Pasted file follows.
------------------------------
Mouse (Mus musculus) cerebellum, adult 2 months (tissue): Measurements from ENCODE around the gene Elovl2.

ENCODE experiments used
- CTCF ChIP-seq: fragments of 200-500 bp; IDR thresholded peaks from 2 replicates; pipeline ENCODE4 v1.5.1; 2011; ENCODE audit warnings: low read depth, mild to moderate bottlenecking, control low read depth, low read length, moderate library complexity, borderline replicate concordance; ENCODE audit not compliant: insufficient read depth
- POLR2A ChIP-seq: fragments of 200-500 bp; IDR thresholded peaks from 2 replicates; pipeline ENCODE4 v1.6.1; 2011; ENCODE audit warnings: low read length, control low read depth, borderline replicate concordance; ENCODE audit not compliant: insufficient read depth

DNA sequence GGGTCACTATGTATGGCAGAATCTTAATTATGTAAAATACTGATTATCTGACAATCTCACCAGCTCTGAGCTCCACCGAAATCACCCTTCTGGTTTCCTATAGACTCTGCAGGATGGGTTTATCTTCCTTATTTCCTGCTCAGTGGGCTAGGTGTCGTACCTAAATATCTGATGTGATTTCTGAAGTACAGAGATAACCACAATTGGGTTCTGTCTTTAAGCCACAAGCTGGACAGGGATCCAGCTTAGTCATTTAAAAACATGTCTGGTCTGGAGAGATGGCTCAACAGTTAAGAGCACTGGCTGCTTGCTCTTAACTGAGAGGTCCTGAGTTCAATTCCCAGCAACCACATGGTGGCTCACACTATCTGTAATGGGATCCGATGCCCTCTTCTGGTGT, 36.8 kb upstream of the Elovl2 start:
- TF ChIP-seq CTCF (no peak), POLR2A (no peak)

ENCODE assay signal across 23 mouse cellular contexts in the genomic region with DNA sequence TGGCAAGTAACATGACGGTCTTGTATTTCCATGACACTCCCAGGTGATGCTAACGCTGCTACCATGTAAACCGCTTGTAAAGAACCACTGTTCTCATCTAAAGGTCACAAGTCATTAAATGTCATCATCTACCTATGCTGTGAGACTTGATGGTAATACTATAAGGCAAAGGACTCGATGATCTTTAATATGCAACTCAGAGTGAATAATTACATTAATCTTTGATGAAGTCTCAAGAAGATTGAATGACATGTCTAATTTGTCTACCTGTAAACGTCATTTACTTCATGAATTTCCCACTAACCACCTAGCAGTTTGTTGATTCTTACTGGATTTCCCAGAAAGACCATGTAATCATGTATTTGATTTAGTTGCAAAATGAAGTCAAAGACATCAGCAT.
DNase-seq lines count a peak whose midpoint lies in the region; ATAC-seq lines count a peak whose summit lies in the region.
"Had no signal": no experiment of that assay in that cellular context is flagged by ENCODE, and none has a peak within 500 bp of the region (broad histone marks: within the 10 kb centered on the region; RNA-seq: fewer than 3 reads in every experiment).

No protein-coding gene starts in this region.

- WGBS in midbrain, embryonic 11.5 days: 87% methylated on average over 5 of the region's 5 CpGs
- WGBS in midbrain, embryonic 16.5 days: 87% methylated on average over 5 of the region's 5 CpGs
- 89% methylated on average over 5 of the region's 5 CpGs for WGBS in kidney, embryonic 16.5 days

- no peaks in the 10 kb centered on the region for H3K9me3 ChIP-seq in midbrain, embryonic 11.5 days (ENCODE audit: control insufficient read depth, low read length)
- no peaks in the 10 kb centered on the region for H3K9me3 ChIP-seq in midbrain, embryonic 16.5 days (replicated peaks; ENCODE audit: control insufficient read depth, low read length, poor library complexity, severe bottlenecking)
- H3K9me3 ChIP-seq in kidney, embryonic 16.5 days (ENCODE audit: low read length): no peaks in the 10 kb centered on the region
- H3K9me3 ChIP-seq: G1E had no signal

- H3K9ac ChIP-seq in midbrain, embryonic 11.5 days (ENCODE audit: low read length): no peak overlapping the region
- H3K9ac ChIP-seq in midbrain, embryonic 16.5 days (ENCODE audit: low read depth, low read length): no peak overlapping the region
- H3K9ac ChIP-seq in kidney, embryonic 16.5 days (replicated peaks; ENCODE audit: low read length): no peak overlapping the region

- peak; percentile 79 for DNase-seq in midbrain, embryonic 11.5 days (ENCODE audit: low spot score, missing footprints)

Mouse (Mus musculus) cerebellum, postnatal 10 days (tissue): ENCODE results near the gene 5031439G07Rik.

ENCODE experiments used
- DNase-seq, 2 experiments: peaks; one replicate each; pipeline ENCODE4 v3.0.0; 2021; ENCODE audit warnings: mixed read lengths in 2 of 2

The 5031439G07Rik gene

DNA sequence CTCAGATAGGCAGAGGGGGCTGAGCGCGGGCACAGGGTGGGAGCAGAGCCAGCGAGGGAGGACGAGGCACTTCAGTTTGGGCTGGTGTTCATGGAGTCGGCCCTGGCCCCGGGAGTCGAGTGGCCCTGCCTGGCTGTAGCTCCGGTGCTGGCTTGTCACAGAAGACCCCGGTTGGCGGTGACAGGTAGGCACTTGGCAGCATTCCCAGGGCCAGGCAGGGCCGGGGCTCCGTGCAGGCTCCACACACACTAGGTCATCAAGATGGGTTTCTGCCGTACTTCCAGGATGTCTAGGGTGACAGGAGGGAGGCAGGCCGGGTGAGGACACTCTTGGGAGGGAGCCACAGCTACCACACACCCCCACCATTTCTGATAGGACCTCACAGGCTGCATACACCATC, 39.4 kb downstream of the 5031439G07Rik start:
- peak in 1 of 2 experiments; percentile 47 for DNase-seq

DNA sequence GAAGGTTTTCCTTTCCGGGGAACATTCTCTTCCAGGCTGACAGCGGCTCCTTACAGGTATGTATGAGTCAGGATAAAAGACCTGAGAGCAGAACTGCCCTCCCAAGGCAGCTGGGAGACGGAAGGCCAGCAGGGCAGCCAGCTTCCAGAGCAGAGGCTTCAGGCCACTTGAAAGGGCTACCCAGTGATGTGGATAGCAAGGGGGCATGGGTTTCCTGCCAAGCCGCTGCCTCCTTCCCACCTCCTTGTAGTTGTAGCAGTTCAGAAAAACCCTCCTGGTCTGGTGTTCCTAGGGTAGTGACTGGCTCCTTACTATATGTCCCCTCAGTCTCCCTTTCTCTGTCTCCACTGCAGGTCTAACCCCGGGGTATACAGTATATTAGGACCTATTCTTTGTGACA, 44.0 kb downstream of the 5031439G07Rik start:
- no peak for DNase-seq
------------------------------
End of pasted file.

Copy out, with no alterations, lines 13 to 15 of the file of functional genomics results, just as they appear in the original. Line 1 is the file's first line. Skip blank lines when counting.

- 89% methylated on average over 5 of the region's 5 CpGs for WGBS in kidney, embryonic 16.5 days

- no peaks in the 10 kb centered on the region for H3K9me3 ChIP-seq in midbrain, embryonic 11.5 days (ENCODE audit: control insufficient read depth, low read length)
- no peaks in the 10 kb centered on the region for H3K9me3 ChIP-seq in midbrain, embryonic 16.5 days (replicated peaks; ENCODE audit: control insufficient read depth, low read length, poor library complexity, severe bottlenecking)